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Shade Communications

by Kyle Swan

The esthetic demands placed on today’s restorative dental practice are growing greater and greater. As patients become more informed and discerning consumers, their expectations for natural looking, esthetically pleasing restorations are on the rise. Even when working with the best dental laboratories, proper shade taking and conveyance is crucial.

Those offices who cannot rely on an in house technician, or can’t send their patient to their laboratory due to geography, need a systematic approach to shading. Giving the ceramist the best pos- sible information helps them produce the best result. The trick is to give them what they need.

There are three main components to a positive outcome: The in- formation has to be gathered accurately, conveyed properly and then executed consistently. Listed for simplification: taking, conveying and executing.

The shade taking process can be very involved, but these tips for each of the three components will help make it easier:

Taking

Rest your eyes. Look at something neutral and relax. This is an important part of the patient’s appointment, try not to rush.

Take the shade before teeth are prepared. Dry teeth can look brighter and cause extrinsic effects to become much more pronounced, leading to a false perception of the shade.

Use Vita’s 3D Master shade guide. It may seem intimidating at first, but it offers a systematic approach. Once you are com- fortable with it, it is hard to imagine using anything else.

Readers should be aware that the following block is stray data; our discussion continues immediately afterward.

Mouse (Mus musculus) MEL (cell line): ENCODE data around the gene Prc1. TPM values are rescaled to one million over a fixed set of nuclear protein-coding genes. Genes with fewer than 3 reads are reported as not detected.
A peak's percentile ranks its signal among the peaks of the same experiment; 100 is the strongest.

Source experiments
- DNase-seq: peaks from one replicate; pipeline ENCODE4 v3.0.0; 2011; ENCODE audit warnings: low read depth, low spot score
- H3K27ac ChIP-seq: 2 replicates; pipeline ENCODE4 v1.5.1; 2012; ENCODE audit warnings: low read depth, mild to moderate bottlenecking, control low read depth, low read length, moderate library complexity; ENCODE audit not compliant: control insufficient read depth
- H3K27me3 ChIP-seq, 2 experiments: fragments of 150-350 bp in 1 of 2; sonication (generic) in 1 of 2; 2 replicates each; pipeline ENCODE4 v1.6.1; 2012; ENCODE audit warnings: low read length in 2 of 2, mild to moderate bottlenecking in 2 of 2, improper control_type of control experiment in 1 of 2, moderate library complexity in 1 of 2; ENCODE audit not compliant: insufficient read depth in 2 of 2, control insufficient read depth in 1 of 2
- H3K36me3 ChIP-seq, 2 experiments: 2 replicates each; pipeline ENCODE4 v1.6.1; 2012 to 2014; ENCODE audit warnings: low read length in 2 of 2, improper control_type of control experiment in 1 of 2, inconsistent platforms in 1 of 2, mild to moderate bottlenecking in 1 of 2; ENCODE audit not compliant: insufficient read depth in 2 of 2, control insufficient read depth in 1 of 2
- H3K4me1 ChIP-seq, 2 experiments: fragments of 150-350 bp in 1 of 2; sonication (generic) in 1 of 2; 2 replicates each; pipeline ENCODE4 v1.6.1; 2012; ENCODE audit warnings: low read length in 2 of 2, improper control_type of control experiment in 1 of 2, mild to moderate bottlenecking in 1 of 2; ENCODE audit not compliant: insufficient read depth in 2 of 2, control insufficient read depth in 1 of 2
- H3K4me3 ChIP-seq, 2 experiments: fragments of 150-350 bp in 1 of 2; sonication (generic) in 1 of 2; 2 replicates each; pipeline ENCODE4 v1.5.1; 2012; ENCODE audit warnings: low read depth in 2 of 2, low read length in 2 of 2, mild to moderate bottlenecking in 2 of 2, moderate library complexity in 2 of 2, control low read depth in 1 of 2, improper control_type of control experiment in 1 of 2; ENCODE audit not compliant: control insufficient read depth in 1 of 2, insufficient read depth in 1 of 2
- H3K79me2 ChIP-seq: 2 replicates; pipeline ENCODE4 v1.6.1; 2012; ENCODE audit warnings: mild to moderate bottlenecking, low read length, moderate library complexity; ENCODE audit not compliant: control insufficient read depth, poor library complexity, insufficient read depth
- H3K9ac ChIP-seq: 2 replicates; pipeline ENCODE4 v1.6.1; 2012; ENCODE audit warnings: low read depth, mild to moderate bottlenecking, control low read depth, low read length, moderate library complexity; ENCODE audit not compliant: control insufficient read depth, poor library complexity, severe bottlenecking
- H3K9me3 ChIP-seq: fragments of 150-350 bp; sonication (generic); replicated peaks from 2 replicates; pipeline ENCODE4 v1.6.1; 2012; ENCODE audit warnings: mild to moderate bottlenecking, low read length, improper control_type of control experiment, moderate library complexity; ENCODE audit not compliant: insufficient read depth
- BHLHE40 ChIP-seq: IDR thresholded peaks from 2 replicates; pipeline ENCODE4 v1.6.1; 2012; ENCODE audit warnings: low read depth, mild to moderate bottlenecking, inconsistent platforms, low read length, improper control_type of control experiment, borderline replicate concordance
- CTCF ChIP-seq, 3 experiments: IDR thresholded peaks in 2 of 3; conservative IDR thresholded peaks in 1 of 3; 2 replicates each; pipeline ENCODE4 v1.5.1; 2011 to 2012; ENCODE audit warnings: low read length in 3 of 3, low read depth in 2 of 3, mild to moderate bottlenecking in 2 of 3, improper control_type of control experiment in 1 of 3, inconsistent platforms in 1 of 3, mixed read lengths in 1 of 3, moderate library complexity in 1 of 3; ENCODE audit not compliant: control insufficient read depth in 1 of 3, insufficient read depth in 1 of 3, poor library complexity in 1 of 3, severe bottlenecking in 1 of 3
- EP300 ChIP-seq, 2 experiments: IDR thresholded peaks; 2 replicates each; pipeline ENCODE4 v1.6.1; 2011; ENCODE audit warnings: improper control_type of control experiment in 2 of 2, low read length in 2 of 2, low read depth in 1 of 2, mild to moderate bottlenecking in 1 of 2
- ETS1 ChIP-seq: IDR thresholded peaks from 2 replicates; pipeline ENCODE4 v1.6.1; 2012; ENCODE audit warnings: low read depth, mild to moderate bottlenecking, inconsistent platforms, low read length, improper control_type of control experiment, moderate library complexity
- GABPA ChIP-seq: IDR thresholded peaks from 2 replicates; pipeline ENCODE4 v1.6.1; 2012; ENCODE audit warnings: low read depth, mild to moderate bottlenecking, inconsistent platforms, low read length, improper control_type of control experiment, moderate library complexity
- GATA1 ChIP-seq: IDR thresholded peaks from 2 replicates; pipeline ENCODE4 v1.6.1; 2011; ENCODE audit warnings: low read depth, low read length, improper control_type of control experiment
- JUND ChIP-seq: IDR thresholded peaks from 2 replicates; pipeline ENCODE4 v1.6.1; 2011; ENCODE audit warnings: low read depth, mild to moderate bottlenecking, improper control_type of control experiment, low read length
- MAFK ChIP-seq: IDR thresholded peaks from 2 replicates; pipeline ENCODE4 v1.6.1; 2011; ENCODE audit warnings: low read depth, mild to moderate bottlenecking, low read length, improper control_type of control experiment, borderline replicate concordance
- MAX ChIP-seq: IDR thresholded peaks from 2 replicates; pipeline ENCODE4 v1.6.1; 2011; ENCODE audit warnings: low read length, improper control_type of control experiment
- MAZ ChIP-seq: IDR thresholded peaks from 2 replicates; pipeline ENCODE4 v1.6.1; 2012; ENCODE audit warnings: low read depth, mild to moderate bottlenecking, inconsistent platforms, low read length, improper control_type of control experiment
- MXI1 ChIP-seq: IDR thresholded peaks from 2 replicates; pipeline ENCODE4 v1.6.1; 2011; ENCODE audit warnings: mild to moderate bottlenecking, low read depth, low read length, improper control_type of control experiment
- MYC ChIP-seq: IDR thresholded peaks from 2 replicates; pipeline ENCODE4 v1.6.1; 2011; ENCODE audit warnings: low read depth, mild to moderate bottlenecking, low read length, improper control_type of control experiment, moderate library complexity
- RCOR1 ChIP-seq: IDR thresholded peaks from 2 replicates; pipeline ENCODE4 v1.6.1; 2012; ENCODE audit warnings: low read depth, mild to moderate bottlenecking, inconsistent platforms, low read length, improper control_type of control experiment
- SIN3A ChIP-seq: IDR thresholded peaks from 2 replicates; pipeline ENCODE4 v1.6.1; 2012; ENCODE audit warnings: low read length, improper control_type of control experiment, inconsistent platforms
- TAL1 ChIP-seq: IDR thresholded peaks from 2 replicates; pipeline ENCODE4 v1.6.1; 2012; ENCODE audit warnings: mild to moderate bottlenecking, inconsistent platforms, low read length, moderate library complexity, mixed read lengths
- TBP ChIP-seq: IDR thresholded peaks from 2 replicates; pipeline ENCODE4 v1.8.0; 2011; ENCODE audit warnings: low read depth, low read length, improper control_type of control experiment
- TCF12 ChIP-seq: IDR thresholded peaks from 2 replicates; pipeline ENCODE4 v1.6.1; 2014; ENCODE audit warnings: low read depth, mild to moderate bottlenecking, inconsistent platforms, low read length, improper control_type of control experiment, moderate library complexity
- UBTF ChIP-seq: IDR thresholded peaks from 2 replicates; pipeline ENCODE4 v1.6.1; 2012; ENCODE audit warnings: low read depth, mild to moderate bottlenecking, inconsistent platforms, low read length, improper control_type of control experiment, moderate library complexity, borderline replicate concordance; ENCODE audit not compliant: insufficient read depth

Start with value. Without going over the three components (value, chroma, and hue) of the aforementioned shade system in detail, just remember the most important is value or gray scale. When this is incorrect, it is easily recognized by patients, even if they are not sure how to describe the problem.

Conveying

Use a good camera. It’s worth the investment. Using an intra- oral or phone camera just won’t cut it. There are many places that have pre-configured dental camera set ups for sale. Unless you prefer to find all the components yourself, the slight up charge can be worth it for the resource alone.

Hold the shade tab under the tooth that is being matched. Many people want to put the tab over the temporary, or in the space for a future implant-supported crown. This isn’t helpful.

Hold the tab in the same plane as the tooth. When photo- graphing the tabs, if the tab is too far in front on the tooth it can look brighter. Conversely, if it is too far back it can look too dark.

Use cheek retractors. Shadows can be misleading. Light needs to fully illuminate the teeth being matched. Patients don’t love cheek retractors, but it’s a half measure to not use them. There are many on the market. Non-colored plastic ones work best.

Executing

Work with a good laboratory. Sending great information to a laboratory that is ill-equipped to produce great work leaves both parties frustrated.

Be prepared to spend more for custom work. As in most cases in life, you get what you pay for. There are a lot of talented ceramists who can do great color work, but they are still in the minority, and they generally command higher fees.

Build a relationship with your lab. Custom shading, whether done in the lab or dental office, is challenging. Clinicians and technicians who both want an exceptional result and have an open dialogue tend to have the best outcomes.

Just like bad or incomplete impressions lead to poorly fitting restorations, incomplete or bad shade information leads to “ugly crowns”. Taking the time to gather the right kind of information leads to the best results and therefore happier patients.